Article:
We didn't want to waste any time getting through to Wungong Dam for the first dead-zone stop and we almost whizzed by the first timing checkpoint on the far side of the Weir wall. AP had to double-back slightly to register his chip but there was no stopping here for water refills and the like and we continued on up the climb out of Mundaring Weir and onwards to Churchman Brook Dam. It seems the timing was not quite right by the time we arrived and they registered our time to the first check point as over 7 hours which would throw out our official time for the entire ride completely. It was not long after cresting the rise coming away from the Weir that we collected the two Peel Cycle Club riders and they were brought into our group where they sat in to recover.

Glenisla Rd would be our next decent climb and again, the group worked together with some of the better hill climbers taking the initiative to lead us up the climb. Not being a talent at climbing hills, I was surprised with how well I was responding to ascending the climbs so far and without expending too much energy. I attributed this not just to the training I had been doing prior to the event, but to a couple of recent sessions I had with a local Giant-Satalyst rider, Andrew Williams, and also some advice that AP had given to me during the Pemberton Classic. All of this was coming together nicely and the more I climbed, the more confident I was becoming when it came to more difficult aspects of the course.

The ride through to Churchman Brook Dam was a pleasure and allowed those of us who had met for the first time to socialise a little and get to know each other better. You'll often see during televised Grand Tours, riders talking socially, even with riders on different teams. This is one of the elements of cycling that I think is truly unique. We often hear in a lot of sports about the sledging and less than savoury exchanges, and I'm sure there is plenty of ribbing that might go on within a peloton, but you get the sense that, during the majority of times, riders respect each other during stages and events and let their legs do the talking when it comes to the difficult aspects of a stage.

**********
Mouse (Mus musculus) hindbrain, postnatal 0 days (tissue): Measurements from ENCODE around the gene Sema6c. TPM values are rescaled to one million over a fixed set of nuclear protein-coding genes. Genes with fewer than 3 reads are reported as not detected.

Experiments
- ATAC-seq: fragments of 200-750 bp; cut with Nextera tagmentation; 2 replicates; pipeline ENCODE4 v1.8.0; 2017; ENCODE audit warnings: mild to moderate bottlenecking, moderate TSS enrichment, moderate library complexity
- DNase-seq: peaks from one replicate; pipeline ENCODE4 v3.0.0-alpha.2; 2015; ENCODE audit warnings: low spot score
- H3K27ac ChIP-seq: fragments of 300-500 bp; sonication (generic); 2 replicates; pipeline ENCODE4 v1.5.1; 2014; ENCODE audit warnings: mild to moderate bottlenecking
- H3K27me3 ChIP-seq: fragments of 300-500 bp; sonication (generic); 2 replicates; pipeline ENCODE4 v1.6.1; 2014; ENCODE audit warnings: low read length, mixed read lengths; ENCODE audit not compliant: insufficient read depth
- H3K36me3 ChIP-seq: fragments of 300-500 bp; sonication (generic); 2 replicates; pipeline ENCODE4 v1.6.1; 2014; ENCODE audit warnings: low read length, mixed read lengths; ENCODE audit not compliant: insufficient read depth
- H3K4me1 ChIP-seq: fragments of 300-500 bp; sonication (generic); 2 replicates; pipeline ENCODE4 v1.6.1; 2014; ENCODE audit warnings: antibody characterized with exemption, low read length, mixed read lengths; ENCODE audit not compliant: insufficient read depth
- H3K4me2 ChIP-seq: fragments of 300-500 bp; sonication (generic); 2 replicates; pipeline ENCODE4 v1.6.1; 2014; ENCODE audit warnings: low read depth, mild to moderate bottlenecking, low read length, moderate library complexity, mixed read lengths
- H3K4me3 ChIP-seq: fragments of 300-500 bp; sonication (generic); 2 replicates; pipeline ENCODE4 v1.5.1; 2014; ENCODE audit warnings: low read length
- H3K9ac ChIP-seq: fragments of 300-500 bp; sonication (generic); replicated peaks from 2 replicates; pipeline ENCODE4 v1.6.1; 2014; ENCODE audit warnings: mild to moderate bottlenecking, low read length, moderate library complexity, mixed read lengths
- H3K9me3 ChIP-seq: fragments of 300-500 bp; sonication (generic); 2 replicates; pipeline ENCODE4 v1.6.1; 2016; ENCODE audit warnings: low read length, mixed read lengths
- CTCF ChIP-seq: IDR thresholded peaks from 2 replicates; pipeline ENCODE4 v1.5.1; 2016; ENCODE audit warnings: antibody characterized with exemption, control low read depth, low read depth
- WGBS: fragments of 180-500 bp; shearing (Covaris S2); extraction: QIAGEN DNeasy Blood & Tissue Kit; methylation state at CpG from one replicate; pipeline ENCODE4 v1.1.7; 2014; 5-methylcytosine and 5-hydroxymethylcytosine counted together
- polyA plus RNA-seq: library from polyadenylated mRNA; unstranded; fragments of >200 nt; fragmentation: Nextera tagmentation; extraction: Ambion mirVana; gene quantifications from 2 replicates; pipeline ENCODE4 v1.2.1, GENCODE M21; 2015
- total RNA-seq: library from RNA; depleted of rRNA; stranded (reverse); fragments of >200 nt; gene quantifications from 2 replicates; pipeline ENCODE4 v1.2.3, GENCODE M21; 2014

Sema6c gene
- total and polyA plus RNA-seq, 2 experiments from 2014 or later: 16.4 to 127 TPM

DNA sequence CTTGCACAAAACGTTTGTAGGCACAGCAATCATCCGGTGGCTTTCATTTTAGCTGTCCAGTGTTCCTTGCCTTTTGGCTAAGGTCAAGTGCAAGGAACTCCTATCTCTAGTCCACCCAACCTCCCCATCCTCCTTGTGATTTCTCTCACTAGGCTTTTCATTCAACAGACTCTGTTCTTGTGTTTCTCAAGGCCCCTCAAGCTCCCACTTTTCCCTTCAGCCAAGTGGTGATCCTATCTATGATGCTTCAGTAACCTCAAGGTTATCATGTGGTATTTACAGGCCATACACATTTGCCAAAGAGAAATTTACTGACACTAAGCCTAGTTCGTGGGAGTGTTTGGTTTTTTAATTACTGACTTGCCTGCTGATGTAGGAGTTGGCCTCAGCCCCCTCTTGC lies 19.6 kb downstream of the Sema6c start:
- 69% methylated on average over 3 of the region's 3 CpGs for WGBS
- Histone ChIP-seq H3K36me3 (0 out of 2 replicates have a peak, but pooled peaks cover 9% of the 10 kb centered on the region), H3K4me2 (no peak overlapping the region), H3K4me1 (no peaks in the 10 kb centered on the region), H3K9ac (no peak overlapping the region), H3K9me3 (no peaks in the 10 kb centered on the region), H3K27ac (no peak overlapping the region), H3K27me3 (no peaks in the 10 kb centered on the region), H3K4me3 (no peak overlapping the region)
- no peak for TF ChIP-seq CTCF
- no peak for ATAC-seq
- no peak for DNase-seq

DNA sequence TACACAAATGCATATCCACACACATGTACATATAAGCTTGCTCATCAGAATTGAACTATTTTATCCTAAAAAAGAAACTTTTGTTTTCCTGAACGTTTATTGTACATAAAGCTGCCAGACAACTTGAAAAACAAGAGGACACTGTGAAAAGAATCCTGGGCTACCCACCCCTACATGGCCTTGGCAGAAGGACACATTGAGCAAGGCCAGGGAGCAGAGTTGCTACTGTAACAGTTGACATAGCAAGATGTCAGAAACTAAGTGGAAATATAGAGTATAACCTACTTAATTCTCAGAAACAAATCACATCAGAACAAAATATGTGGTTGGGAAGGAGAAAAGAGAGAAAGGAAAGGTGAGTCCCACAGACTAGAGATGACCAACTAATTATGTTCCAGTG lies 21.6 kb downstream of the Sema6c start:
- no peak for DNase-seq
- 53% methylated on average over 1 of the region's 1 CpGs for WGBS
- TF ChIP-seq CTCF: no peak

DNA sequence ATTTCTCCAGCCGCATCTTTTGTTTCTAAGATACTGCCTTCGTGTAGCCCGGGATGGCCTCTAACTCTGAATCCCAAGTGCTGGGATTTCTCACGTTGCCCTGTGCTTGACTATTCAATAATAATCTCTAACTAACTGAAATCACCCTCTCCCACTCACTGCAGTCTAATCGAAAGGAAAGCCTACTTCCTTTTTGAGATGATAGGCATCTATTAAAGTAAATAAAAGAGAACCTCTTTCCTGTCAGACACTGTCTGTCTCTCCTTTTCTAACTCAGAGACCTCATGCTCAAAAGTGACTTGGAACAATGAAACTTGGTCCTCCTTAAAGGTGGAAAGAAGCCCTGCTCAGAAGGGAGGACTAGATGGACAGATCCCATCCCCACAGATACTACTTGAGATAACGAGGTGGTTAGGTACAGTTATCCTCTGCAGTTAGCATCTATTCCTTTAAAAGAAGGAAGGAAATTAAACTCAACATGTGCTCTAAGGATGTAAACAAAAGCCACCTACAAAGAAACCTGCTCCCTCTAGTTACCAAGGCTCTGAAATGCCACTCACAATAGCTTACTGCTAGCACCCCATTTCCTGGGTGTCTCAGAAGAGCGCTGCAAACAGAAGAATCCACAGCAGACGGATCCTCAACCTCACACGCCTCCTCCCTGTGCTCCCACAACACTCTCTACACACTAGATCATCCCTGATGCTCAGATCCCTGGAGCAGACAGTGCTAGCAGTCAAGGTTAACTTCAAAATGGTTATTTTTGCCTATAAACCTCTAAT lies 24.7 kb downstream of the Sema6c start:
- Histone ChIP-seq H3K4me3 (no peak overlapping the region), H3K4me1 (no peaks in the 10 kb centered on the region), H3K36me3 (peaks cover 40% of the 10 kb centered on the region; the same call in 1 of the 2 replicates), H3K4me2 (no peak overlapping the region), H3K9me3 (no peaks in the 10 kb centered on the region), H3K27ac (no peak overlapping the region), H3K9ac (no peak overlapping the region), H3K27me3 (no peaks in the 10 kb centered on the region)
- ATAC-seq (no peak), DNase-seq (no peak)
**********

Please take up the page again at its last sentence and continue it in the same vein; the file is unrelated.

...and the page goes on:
Churchman Brook Dam was the first time we stopped to top up our supplies. I'd eaten well before the event and had not had to consume much of what I had carried with me thus far so I only took a couple of muesli bars and filled up an empty bidon before we turned around to head back on course. To our surprise, we were greeted by Luke and Matt who had to stop back in Guildford to repair a puncture. We later learned (at Wungong Dam) that they had worked in 2-up TT mode to claw their way back on with Luke pulling a massive turn up Greenmount Hill to haul back up to 500 places. Astonishing.

Out stop at Churchman was very brief and we continued on up the climb away from the reservoir and on toward Wungong Dam for the first of two dead-zones where timing would stop while we refuelled and rested for a short while. The stretch between these two Dams was probably the shortest one involving a quick descent down to Albany Hwy and another easy roll to the base of the reservoir before climbing a sharp ascent to the top of the dam wall. This was probably the first climb that showed the difference between the hill climbers and the "sprinters" and I fell off the pace momentarily before reconnecting with the group as we crossed the dam wall (navigating under some closed gates that trapped the support and video motorcyclists) and into the dead-zone for a short rest.

Our friends from Peel Cycle Club seemed to be very keen to keep going and didn't appear to stop within the dead-zone (at least not for long), opting to continue up the climb away from the dam wall and resting toward the top of the climb. This seemed a little odd is it would not work in favour of their time. We would catch them again as we left the dead-zone and reached the top of the decent little climb back out to Albany Hwy.

Canning Dam was not a great distance and the road into the dam was not the greatest making it a rather dead riding surface. This was an out and back leg of the course where we would descend quickly down to the base of the dam wall and climb up the other side, waving to the check point volunteers (we had no reason to stop) and continuing on across the top of the wall before making our way back up the hill we had just come down. This was not a fast ascent due to the uneven road surface and we were happy to turn back onto Albany Hwy and head for the Jarrahdale turn off.

Unfortunately, the road surface on Albany Hwy was not much better for cyclists. The surface consisted of very course blue metal stone and the "rumble strip" down the shoulder of the road was like crossing cattle grids the likes of which you would find crossing highways in our North West. To avoid the strip and to keep the group as safe as possible riding two-abreast, I rode between the edge of the road and the rumble strip while the rider next to me would be just inside the rumble strip. We opted to pull longer turns along here to help maintain safety among high speed traffic (110km/h speed limit).